Davis: “It’s as nondescript as it could possibly be, which would lead me to say, ‘Okay, anything here could be redeveloped.”
Murphy cited, for example, 2003 minutes from the Planning Commission itself approving the Poole & Hunt building with the condition that parking for it would be provided by that lot. Developer’s attorney Jon Laria said the document was being misinterpreted and dismissed it as “a gotcha.”
In the end, following staff recommendations, the commission voted unanimously to give final design approval to the plan for townhouses at 2001 Druid Park Drive. The PUD, panel members said, permits it.
At one point, Davis had chided a resident who had testified that the townhouse plan goes against the original idea of retaining the historic flavor of the onetime textile mill and manufacturing hub.
Had he been buying into the neighborhood, Davis told her, he “would have researched the PUD. And what I would have learned was, ‘I don’t know what the hell this thing says.”
“In terms of what could happen in the future, it’s as nondescript as it could possibly be,” he said, “which would lead me to say, ‘Okay, anything here could be redeveloped. Literally anything could be torn down and redeveloped.”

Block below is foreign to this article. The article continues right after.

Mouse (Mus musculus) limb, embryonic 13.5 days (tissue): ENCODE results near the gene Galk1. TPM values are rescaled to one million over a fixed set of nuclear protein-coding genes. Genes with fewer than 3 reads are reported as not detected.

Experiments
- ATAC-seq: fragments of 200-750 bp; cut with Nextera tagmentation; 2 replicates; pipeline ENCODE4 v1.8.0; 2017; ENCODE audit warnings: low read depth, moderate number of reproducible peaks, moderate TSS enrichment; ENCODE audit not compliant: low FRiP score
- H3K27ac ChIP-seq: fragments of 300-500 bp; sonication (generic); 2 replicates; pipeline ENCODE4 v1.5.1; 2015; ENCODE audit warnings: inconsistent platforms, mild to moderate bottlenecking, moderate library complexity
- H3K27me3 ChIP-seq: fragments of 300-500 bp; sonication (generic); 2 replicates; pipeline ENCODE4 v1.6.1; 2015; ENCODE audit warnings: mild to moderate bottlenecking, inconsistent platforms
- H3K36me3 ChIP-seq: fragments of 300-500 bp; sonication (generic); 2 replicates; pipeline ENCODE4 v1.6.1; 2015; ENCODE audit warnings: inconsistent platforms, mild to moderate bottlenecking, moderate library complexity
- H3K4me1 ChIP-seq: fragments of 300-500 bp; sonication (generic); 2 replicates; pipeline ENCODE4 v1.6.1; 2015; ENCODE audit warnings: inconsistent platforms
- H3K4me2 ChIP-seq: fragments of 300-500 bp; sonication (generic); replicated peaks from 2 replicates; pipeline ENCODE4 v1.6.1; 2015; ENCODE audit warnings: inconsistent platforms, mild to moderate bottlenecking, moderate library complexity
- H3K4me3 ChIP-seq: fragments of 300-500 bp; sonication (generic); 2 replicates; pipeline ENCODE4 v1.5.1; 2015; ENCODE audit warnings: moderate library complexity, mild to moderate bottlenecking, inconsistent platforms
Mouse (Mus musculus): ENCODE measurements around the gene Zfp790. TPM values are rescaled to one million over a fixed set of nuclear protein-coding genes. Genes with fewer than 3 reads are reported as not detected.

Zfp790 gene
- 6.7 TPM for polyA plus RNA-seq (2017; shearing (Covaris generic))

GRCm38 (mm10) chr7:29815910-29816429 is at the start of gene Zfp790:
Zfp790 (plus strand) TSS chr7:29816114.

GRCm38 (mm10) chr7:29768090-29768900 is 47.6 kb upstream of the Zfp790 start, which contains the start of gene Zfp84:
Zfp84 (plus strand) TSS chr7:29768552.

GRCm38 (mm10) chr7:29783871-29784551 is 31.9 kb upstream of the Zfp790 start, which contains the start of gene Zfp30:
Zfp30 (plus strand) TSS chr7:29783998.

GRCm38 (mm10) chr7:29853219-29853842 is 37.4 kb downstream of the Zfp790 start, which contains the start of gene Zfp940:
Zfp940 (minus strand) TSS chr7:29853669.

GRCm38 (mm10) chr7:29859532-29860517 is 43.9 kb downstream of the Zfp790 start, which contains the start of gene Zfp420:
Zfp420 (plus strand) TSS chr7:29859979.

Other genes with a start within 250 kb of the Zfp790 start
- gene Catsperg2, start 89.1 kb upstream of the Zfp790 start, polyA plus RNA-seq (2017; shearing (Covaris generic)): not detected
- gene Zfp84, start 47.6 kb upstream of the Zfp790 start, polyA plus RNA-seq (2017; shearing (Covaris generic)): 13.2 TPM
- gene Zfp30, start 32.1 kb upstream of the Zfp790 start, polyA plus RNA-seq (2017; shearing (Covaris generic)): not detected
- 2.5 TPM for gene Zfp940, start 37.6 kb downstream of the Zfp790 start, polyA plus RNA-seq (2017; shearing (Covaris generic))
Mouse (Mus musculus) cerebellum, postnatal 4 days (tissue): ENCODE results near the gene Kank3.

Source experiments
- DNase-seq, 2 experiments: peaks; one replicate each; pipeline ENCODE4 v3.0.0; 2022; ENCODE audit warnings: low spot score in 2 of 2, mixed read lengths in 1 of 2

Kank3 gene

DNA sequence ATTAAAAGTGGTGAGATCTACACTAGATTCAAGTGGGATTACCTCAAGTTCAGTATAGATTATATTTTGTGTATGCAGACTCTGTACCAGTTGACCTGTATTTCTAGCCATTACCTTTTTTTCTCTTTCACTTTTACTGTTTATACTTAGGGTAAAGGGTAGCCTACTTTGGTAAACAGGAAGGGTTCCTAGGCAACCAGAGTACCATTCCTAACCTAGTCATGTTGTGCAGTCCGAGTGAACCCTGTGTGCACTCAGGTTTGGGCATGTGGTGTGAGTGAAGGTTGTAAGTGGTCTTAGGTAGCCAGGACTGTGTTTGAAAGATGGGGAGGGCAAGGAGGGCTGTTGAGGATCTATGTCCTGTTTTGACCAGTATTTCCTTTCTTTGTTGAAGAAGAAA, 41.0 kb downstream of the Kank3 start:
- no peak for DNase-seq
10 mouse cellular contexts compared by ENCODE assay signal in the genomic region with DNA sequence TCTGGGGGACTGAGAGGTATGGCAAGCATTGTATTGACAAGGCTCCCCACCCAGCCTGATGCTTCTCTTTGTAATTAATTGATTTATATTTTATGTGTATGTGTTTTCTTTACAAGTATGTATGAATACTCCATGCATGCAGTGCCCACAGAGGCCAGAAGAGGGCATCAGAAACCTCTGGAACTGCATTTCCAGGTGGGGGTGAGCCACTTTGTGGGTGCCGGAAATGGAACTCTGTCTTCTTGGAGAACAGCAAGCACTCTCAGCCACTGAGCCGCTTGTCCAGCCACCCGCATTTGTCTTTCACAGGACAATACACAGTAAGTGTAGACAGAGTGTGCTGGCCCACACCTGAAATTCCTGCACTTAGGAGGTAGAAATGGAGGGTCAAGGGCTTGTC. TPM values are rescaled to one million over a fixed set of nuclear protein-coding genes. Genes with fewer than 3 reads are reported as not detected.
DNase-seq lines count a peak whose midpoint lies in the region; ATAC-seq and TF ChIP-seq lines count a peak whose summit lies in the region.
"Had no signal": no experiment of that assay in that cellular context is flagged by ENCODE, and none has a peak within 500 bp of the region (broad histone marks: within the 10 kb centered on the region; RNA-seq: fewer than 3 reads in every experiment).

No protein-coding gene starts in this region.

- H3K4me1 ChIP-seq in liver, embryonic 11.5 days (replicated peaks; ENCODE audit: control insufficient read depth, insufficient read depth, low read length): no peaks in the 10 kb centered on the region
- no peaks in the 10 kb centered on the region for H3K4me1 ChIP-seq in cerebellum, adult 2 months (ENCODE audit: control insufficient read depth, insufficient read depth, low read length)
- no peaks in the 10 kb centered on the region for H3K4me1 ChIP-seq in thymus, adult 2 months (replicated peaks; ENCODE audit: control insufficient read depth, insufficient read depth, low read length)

List of Grievances
In spite of Davis’s efforts to keep the three-hour hearing focused on the merits of the plan, by the end it turned into one big tattle session about Jennings.
The developer has bumped up against residents before as he has undertaken multiple projects in the area, a focus of intense development pressure in recent years.
The residents said Jennings has refused to listen to their concerns. That he barred them from using a parking lot they had used for years. That he had the city install a parking meter in one location as a “punitive” measure.
They especially expressed frustration with the shortage of parking at Clipper Mill, saying the community will lose 47 spaces if the townhouse project moves ahead, but Jennings wants the townhouses anyway.
“Meetings with the developer have been flavored to tell us what they’re going to do, rather than try to find some way to compromise on some issues,” said Woodberry Community Association president Sheri Higgins.